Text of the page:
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Alexander Zaxarov
Feb 8, 2021

Horizon House is a weekend retreat designed by RCR Arquitectes in 2003, is located in an expansive meadow in Girona, Spain.

One of the architect’s main objectives during the sight-planning process was to be respectful and preserve as much of the site’s natural beauty as possible. Rather than locating the house in the center of the field, RCR took advantage of a large embankment that divided the land, embedding a portion of the house below grade adjacent to the field, and cantilevering it out of the opposite side.

The resulting configuration not only obscures the building volume from most vantage points, but also creates a hybrid relationship between occupant and earth. The north facing façade protrudes from the land, floating the spaces above the ground, and framing views of the historic village.

The mass is further broken down by dividing the house into multiple programmatic volumes, concealing the true square footage with  underground circulation spaces and rooms. Natural splits in the land, some caused by ground water, others by geological features, provide the framework for the divisions, and are articulated in the architectural details with level changes and slivers of natural light.

Built almost entirely out of corten steel and glass, the house has the appearance of a historic settlement in ruins rather than a new building. The effect of the multiple volume strategy is amplified on the interior; where the dark circulation spaces open up to large, double height rooms, each with a uniquely framed view of the exterior. Massive sheets of frameless glass ensure that views are completely unbroken.This limited material pallet continues to the interior, reiterating the natural qualities of the exterior. Additional glazing in shared spaces provides ample light, creating a warm atmosphere despite the raw finishes.

Details are kept at a minimum, as lights, outlets, and ventilation grills are all cleverly hidden, ensuring that the simplicity of the material pallet isn’t relegated. The resulting design, as per the architects “seeks a balance between nature and the independence or gathering of its inhabitants.”

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Alexander Zaxarov
February 8, 2021

Horizon House is a weekend retreat designed by RCR Arquitectes in 2003, is located in an expansive meadow in Girona, Spain.

One of the architect’s main objectives during the sight-planning process was to be respectful and preserve as much of the site’s natural beauty as possible. Rather than locating the house in the center of the field, RCR took advantage of a large embankment that divided the land, embedding a portion of the house below grade adjacent to the field, and cantilevering it out of the opposite side.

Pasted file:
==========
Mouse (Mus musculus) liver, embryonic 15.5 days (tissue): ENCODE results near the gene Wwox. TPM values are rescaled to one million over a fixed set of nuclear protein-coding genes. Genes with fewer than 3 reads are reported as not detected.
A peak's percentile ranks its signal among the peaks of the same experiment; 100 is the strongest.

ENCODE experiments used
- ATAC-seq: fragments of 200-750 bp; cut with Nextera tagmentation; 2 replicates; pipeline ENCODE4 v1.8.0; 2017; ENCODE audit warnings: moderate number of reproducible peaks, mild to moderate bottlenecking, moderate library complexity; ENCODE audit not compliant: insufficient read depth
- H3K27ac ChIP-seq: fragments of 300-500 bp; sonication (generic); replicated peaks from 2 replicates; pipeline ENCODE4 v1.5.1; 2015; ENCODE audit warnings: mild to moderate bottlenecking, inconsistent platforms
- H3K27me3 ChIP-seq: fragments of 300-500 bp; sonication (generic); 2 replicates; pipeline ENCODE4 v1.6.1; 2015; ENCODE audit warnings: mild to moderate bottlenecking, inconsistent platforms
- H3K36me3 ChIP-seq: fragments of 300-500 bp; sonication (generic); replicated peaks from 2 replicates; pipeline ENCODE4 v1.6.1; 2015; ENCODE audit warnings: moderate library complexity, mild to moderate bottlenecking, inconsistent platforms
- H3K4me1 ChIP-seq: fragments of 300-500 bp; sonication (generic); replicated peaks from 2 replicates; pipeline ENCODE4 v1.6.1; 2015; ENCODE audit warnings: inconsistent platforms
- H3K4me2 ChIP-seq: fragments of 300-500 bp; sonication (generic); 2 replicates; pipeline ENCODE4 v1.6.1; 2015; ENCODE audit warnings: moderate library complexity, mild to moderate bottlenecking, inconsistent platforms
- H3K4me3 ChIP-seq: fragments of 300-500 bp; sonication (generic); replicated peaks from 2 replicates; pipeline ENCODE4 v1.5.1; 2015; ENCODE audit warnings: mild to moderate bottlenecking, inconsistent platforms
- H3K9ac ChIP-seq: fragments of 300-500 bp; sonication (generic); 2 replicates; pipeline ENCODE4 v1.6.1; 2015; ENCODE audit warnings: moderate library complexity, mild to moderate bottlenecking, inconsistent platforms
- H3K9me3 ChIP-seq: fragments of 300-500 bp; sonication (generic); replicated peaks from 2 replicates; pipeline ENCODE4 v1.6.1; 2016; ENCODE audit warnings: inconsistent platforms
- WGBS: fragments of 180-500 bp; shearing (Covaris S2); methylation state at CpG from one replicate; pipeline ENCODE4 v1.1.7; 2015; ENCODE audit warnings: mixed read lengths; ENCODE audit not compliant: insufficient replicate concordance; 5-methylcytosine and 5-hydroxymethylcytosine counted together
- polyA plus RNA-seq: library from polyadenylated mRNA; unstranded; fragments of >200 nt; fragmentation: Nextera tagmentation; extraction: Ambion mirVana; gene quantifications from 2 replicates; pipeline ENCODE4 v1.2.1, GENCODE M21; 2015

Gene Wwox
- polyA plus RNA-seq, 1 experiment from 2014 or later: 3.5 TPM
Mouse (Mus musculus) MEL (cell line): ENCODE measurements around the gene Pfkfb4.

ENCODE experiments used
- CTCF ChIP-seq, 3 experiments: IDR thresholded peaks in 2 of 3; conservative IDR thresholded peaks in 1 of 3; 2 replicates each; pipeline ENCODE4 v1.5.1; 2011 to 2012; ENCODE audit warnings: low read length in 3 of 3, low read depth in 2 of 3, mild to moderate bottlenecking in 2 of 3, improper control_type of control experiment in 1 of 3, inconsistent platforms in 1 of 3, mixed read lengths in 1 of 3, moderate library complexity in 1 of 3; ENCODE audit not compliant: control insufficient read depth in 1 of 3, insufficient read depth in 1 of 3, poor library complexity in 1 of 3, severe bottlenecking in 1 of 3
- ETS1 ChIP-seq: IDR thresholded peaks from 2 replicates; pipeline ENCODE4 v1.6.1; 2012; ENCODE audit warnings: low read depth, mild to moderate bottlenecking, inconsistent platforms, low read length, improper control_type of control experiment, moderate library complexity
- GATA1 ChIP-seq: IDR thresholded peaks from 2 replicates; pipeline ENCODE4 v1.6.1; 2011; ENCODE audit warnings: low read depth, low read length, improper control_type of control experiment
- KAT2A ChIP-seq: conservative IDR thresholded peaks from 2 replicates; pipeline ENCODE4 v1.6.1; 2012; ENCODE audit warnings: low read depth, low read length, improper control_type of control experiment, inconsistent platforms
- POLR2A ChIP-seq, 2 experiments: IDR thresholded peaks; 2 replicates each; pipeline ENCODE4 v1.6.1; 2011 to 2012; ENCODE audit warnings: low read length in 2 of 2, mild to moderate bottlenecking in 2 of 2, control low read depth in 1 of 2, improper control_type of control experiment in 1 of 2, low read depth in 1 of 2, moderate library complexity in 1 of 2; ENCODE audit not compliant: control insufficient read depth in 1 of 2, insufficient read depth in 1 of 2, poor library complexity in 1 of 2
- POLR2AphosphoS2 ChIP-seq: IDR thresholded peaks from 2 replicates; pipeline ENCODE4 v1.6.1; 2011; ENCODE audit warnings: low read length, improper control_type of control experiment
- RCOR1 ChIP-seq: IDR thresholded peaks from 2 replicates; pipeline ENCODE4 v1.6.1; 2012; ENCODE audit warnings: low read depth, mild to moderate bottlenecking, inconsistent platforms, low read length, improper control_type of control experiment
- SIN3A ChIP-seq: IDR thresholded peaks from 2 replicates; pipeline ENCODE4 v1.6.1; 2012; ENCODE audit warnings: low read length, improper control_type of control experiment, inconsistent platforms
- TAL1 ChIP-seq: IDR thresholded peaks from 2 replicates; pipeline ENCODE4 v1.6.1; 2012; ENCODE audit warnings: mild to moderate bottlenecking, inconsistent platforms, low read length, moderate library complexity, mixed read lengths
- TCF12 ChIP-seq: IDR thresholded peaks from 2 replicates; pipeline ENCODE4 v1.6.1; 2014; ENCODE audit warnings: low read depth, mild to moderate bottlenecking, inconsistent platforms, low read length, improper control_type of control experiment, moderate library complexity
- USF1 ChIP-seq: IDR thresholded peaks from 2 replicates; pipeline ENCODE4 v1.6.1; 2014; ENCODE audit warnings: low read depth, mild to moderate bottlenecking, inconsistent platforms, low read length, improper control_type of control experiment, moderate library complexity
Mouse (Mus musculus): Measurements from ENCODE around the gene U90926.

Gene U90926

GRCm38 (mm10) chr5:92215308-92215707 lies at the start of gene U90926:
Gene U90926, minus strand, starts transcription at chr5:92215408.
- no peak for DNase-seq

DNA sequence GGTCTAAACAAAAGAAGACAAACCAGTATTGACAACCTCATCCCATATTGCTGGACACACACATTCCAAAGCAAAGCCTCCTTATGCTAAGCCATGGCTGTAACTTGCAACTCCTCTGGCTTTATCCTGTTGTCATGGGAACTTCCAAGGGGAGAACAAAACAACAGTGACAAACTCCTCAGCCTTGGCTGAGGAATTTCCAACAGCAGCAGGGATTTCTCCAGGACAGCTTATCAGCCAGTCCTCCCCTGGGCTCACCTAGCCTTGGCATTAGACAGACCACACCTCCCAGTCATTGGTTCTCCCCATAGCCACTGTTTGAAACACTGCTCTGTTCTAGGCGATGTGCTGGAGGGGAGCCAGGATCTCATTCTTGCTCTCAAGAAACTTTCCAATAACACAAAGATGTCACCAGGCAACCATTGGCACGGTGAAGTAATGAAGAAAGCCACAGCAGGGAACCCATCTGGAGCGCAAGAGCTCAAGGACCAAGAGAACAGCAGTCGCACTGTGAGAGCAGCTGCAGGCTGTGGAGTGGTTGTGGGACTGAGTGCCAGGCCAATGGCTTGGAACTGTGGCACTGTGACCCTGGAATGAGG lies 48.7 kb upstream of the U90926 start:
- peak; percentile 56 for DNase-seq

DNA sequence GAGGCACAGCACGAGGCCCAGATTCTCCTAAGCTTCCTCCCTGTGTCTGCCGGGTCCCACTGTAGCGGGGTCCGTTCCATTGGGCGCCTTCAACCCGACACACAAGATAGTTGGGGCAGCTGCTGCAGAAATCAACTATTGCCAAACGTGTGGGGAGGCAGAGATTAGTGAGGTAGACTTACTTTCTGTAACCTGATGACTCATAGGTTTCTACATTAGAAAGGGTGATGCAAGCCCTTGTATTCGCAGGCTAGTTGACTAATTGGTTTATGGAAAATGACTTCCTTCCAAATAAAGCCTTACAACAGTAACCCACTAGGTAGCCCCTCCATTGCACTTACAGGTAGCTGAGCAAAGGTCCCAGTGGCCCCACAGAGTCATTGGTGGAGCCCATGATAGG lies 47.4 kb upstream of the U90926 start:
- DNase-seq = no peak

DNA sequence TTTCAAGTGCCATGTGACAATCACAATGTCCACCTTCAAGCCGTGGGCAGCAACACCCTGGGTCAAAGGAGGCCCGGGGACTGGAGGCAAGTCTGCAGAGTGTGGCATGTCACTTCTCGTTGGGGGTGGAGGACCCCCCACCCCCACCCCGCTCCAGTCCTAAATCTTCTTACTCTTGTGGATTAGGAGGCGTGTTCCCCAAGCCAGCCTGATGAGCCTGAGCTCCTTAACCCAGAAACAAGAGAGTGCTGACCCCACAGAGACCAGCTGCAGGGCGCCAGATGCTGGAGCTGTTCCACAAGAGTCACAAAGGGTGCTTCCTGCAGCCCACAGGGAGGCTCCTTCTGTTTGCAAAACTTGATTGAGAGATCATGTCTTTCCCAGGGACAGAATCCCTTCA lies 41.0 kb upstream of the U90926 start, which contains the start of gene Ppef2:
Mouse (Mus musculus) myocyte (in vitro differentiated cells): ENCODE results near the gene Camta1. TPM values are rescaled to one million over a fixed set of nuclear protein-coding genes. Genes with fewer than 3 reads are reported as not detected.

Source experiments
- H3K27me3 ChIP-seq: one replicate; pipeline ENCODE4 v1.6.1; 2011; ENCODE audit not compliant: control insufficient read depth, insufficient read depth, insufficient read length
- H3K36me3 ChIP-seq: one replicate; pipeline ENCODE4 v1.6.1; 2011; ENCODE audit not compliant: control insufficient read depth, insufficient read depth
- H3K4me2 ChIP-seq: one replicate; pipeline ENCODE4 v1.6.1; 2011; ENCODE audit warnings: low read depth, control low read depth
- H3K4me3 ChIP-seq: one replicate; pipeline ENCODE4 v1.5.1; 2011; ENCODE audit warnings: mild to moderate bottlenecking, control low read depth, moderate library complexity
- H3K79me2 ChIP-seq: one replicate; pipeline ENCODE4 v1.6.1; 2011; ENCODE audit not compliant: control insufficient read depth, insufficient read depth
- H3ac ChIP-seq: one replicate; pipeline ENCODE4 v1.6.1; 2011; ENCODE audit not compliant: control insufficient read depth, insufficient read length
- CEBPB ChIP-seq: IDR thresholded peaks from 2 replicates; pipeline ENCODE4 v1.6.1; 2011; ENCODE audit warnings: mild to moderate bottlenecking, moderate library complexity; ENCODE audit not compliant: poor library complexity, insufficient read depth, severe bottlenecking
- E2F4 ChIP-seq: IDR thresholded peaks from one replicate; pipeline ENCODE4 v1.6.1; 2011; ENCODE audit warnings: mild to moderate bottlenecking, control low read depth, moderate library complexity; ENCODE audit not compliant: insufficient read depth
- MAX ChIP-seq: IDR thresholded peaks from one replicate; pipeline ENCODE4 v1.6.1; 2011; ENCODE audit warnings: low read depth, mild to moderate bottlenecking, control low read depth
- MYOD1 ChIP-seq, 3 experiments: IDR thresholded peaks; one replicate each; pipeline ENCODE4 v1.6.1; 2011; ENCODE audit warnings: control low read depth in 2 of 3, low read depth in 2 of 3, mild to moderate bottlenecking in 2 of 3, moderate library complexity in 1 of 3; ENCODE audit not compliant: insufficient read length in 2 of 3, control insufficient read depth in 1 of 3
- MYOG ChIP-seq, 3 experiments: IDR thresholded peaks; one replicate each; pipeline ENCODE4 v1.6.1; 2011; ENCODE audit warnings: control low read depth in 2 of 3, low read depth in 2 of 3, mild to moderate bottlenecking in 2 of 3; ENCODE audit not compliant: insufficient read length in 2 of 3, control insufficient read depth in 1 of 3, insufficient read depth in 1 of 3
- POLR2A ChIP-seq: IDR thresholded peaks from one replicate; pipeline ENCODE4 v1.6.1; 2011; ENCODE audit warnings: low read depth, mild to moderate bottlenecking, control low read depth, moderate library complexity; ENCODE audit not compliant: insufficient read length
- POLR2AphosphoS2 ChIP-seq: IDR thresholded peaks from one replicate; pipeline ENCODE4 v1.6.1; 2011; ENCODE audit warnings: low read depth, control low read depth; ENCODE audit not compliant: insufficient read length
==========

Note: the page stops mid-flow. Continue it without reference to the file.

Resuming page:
The resulting configuration not only obscures the building volume from most vantage points, but also creates a hybrid relationship between occupant and earth. The north facing façade protrudes from the land, floating the spaces above the ground, and framing views of the historic village.

The mass is further broken down by dividing the house into multiple programmatic volumes, concealing the true square footage with  underground circulation spaces and rooms. Natural splits in the land, some caused by ground water, others by geological features, provide the framework for the divisions, and are articulated in the architectural details with level changes and slivers of natural light.

Built almost entirely out of corten steel and glass, the house has the appearance of a historic settlement in ruins rather than a new building. The effect of the multiple volume strategy is amplified on the interior; where the dark circulation spaces open up to large, double height rooms, each with a uniquely framed view of the exterior. Massive sheets of frameless glass ensure that views are completely unbroken.This limited material pallet continues to the interior, reiterating the natural qualities of the exterior. Additional glazing in shared spaces provides ample light, creating a warm atmosphere despite the raw finishes.

Details are kept at a minimum, as lights, outlets, and ventilation grills are all cleverly hidden, ensuring that the simplicity of the material pallet isn’t relegated. The resulting design, as per the architects “seeks a balance between nature and the independence or gathering of its inhabitants.”

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